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The human resources (HR) function is beginning to arm itself with the tools and insights of a scientist, to drive better performance from their workforces and improve business outcomes.
HR is changing as new insights into brain science and human behavior are being made at unprecedented levels by scientists, and as analytics are enabling organizations to test hypotheses and form conclusions by analyzing a newly available treasure trove of big data.
Accenture provides the insights to help your company use science to reshape the way talent is managed and, ultimately, achieve high performance.
Learn about the Future of HR Research Initiative
For years, companies have tried their best to make talent decisions based on judgment, common sense, and good faith regarding what is in the best interest of employees, leaders, and the company as a whole.
But how do we know these decisions have been effective or are, indeed, the best decisions, based on solid factual evidence? The emerging field of analytics is now revealing that many such long-standing talent management practices commonly used by organizations may indeed be flawed.
A newly available treasure trove of data is now creating the unprecedented opportunity for organizations to create data-based insights to optimize workforce performance and determine which particular practices may have the most significant impact on the business.
Never before has science had such potential to transform the way we manage our people to achieve business results. Advances in multiple fields—including mathematical modeling and analytics, neuroscience, the science of physical health and well-being, anthropology, sociology, psychology and even engineering—have the potential to help organizations boost the performance of their people and businesses like never before.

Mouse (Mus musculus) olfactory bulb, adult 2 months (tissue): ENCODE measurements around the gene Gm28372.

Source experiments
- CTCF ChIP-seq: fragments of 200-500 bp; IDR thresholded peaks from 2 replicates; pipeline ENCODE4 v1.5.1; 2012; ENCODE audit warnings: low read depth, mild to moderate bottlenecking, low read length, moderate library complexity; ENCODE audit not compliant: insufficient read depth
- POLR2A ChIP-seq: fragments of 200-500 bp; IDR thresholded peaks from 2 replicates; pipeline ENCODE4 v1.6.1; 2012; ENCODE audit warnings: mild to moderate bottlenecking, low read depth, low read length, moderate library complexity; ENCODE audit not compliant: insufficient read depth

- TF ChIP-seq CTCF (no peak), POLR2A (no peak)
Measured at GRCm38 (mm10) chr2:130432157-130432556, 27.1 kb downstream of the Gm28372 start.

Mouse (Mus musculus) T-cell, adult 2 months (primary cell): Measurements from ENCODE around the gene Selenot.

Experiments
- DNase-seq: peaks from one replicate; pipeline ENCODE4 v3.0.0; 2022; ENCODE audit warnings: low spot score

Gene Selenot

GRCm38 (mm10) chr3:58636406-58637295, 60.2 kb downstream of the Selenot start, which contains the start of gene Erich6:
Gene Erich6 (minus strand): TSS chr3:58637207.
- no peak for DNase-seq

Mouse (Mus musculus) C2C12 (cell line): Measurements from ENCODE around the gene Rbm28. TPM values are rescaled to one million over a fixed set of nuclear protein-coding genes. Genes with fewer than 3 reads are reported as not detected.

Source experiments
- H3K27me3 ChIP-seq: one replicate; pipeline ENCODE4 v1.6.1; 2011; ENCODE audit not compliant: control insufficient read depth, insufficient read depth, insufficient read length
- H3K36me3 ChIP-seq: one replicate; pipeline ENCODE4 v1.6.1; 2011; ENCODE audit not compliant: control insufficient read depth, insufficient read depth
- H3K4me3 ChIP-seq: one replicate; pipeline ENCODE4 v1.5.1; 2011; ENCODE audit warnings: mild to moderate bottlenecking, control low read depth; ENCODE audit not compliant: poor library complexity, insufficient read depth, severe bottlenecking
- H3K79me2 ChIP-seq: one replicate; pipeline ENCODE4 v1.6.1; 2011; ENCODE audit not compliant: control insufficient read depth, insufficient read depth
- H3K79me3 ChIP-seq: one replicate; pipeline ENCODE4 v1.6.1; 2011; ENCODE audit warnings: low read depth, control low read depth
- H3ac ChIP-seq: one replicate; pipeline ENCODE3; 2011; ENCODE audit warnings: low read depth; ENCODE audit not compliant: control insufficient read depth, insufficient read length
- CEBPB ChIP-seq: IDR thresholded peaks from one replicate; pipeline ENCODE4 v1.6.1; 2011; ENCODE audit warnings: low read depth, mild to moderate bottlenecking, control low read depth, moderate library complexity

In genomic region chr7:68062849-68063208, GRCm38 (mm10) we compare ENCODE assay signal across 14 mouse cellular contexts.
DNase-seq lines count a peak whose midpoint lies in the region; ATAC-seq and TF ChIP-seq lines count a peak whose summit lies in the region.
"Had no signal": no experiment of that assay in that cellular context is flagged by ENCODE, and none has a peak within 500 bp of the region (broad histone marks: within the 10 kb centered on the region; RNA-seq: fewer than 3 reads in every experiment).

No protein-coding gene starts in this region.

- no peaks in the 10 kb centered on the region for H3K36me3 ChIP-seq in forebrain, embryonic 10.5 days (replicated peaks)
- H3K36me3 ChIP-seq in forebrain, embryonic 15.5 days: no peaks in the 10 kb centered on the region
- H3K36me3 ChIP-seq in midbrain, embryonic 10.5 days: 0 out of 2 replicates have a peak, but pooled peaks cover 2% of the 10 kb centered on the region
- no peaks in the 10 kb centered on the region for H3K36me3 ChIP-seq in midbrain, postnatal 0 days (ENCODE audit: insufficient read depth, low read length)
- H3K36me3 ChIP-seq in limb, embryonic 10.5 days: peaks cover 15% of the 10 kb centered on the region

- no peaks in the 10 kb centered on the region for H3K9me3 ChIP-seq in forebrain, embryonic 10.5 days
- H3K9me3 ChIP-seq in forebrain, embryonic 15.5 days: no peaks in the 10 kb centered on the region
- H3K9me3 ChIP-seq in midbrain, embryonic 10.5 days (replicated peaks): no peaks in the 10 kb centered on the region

As analytics and scientific fields, like brain science, advance, we are looking at a veritable sea change as HR prepares to adopt a new model for managing people.
Currently, there is a fundamental mismatch between what businesses do and what science reveals we should do to make the most of our people. The statistics concerning the performance and engagement of our people, as well as the effectiveness of traditional practices, are less than stellar.
Despite a core group of experts, books, and an industry developed to help companies improve the performance of their people, there still hasn’t been much improvement on this front. Consider just a few alarming statistics:
According to some studies, nearly two–thirds of U.S. employees are not fully engaged in their work and are less productive as a result. In one Accenture study of 674 global executives, only 16 percent of respondents described the overall skill level of their workforce as industry leading.
About 70 percent of change efforts fail, and this number hasn’t changed over time.
A meta-analysis of 24 longitudinal studies showed that improvement in multisource feedback ratings (360-degree feedback) over time is generally small.
The Society for Human Resources Management concluded that over 90 percent of performance appraisal systems are a failure. Only eight percent agreed that performance management contributes to individual performance in a study by Human Resource Institute.
In today’s knowledge-based, fast-changing economy where agility, change, and employee performance can spell the difference between competitive success and failure, it's time we start basing our practices on scientific insights so our people can perform at their best.